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Ethiopia coriander is also known as the (Coriandrum sativum L.).The locals refer to it as dembilal in one of their local languages Amharic. Cilantro is one of the essential products for the country in both its domestic and external spice trade.
Origin and Overview
Its origin dates back to 2618 years ago in the Mediterranean and Western Asian regions. Coriander is one of the most widely used spicing agents in the world particularly in parts of the Middle East and Southern Asia.
In appearance, its stems grow upwards while the leaves take different shapes while growing. However, they are a bit rounder in shape, slightly green and not pointed.
Before it produces seeds it flowers. Its flowers are white or very pale pink and have small petals around them. The fruits are oval shaped, yellow-brown with two seeds in them.
The taste of its leaves is described as very strong. They have a warm, spicy flavor which has a bit of a citrus feel.
Data shows that the country exported $ 155.6K worth of ground, not ground or crushed coriander. The United Arab Emirates is Ethiopia’s largest market for the produce.
The whole coriander plant is important starting from its raw green leaves to its seeds. Locals use its seeds to complete a spice mixture called ‘berbere’ that seasons different kinds of dishes. They also mix them with porridge, cheese, and their traditional bread ‘injera.’
Its leaves are used to flavor vegetable and meat dishes while still fresh from the field.
Globally, coriander is used for medicinal plus culinary purposes, to manufacture perfume, food, and beverages.
What are its exported forms?
It is exported in ground, not ground or crushed forms.
Coriander health benefits range from prevention of lung and cavity cancer because it is rich in Vitamin K while another subsequent Vitamin A aids in the curing of the Alzheimer’s disease. It also improves digestion in the human body and neutralizes bad cholesterol and supplements it with good cholesterol.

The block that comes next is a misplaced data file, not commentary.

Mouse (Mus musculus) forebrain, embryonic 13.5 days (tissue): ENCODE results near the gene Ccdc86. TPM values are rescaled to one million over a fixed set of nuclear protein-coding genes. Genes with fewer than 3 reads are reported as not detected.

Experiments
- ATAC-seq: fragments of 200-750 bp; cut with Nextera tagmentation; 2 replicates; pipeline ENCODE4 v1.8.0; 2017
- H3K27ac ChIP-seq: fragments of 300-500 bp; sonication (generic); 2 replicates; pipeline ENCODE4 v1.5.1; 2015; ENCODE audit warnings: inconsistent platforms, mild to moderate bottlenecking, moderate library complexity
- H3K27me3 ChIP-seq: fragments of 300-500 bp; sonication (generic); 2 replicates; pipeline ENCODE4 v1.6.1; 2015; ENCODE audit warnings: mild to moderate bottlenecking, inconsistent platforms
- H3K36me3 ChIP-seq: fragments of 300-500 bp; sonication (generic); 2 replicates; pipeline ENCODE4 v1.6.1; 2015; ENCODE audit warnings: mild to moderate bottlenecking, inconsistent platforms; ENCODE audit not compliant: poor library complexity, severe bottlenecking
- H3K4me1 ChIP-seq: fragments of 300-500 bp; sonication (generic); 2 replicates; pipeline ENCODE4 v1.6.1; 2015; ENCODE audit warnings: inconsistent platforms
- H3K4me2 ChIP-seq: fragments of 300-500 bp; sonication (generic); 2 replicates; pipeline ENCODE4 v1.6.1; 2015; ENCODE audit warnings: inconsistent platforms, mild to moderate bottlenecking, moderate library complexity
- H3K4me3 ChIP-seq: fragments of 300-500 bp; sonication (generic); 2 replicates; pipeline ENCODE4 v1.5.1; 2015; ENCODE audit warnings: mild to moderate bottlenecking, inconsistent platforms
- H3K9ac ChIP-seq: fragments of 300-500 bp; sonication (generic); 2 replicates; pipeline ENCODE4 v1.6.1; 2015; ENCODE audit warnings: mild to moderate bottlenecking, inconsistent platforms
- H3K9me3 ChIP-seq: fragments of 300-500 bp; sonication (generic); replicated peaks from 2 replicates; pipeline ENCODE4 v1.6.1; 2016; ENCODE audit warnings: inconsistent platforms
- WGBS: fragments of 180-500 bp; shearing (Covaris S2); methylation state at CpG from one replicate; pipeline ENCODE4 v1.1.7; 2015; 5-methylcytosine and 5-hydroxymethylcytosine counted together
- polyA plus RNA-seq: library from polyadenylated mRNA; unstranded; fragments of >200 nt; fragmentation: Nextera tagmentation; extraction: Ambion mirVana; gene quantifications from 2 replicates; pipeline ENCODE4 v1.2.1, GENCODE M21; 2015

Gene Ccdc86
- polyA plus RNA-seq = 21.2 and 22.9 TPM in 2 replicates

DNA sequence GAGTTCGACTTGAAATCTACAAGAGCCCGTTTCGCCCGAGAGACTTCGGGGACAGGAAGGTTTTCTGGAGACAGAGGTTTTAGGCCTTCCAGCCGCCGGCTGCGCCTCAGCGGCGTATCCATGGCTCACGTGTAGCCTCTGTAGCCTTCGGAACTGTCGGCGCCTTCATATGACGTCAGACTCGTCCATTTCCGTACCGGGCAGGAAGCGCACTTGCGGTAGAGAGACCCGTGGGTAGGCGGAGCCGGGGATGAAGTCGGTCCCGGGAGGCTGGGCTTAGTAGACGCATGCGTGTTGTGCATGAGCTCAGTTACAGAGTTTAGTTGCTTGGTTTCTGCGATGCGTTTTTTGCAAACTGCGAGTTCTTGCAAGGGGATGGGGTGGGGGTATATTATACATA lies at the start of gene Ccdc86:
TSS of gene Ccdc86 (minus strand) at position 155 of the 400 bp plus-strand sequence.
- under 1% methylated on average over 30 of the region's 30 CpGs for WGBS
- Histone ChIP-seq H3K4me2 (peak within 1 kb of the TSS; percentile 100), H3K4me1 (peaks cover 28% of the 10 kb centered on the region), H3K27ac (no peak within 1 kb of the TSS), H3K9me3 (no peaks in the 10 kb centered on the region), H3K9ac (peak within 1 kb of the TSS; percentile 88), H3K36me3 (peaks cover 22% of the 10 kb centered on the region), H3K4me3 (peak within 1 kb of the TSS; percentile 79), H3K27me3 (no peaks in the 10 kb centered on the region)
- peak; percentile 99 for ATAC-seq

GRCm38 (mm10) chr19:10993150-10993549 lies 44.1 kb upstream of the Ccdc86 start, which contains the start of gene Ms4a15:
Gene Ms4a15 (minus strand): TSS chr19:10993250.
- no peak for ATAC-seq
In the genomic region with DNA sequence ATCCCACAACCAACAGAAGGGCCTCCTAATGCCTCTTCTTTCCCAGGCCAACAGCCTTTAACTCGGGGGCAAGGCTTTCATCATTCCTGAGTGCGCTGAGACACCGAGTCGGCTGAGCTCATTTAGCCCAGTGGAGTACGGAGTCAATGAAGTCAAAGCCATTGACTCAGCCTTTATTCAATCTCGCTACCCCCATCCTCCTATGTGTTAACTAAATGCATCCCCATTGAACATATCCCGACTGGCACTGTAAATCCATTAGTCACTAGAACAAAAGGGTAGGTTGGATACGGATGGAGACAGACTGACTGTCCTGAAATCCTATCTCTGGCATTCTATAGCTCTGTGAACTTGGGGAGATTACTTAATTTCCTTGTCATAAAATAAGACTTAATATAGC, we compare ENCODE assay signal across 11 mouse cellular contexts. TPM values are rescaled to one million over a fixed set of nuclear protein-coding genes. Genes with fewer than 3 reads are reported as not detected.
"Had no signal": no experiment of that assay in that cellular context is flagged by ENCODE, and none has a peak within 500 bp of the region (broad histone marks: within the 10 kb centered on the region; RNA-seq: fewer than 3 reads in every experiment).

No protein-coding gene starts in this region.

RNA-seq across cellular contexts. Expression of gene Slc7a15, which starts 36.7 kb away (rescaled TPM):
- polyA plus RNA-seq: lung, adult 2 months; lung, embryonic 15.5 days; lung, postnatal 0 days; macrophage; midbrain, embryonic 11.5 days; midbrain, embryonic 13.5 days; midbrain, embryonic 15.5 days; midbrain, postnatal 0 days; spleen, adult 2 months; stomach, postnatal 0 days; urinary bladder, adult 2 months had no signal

The export form of Ethiopia broccoli is either fresh or frozen. The frozen option maintains the same nutrients as the raw form but extends the shelf life. The third form is that of canned vegetables, but only a few companies explore the option.
There are several varieties of coriander.
• Sadhana (CS-4)-Usually cultivated in areas with plenty of rainfall.
• Sadhana-Characterized by a bushy appearance and grows up to 70cm tall.
• Other varieties include Swathi, Sindhu, Sudha (LCC-128), APHU Dhania-1 (LCC-170) and Suguna (LCC-236).
Ethiopia coriander does well in areas with an average annual rainfall of 563-1018 mm. Temperatures on the other hand range from 7.9 °C and 24.3°C, respectively. The crop is mostly farmed in the Arsi Zone located in the southeast region of Ethiopia. Water is a crucial component for the germination of coriander and farmers seek alternative methods such as irrigation to sustain their crops in instances where there is prolonged drought. Farmers mostly apply traditional farming methods such as the use of organic manure to ensure the end product is natural and conforms to the Good Agricultural Practices (GAP).
Coriander takes 3, 4-5 months to mature and be ready for harvesting. A lot of caution is observed when it comes to harvesting. When the fruit is harvested while unripe, it has an unpleasant smell. On the other hand, leaving it too late to harvest causes the seeds to shatter leading to huge losses of produce. Farmers commence the process very early in the morning or late in the evening when there is dew curtail shattering of seeds. The fruits are then placed in the open to dry up in the tropical sun. They are then beaten lightly to obtain the seeds then dried again before storage. Storage temperatures of seeds and fresh leaves are maintained at 0° Celsius. This helps retain the green chlorophyll-rich color of the leaves and also the produces’ natural aromatic smell. Its longevity also extends to three weeks.
Packaging depends on the form of export. Fresh forms are placed in clamshells beforehand before transferring them into packaging boxes. Each box carries a bunch of 12-24 pieces and has polyethylene linings to prevent moisture which is essential in maintaining the freshness of coriander during transit.
Transportation of the fresh coriander or its seeds is undertaken under designated vans to the airport in Addis Ababa. The vans are customized in such a way that they contain refrigeration systems to help the product last for long and retaining its quality before reaching the airport where shipping takes place.
Farmers observe all Global Good Agricultural (GAP) requirements when cultivating Ethiopia coriander. This has helped the country to avail high-quality coriander to the local and external markets year in year out. The country situated at the horn of Africa prides itself with producing some of the best corianders globally.
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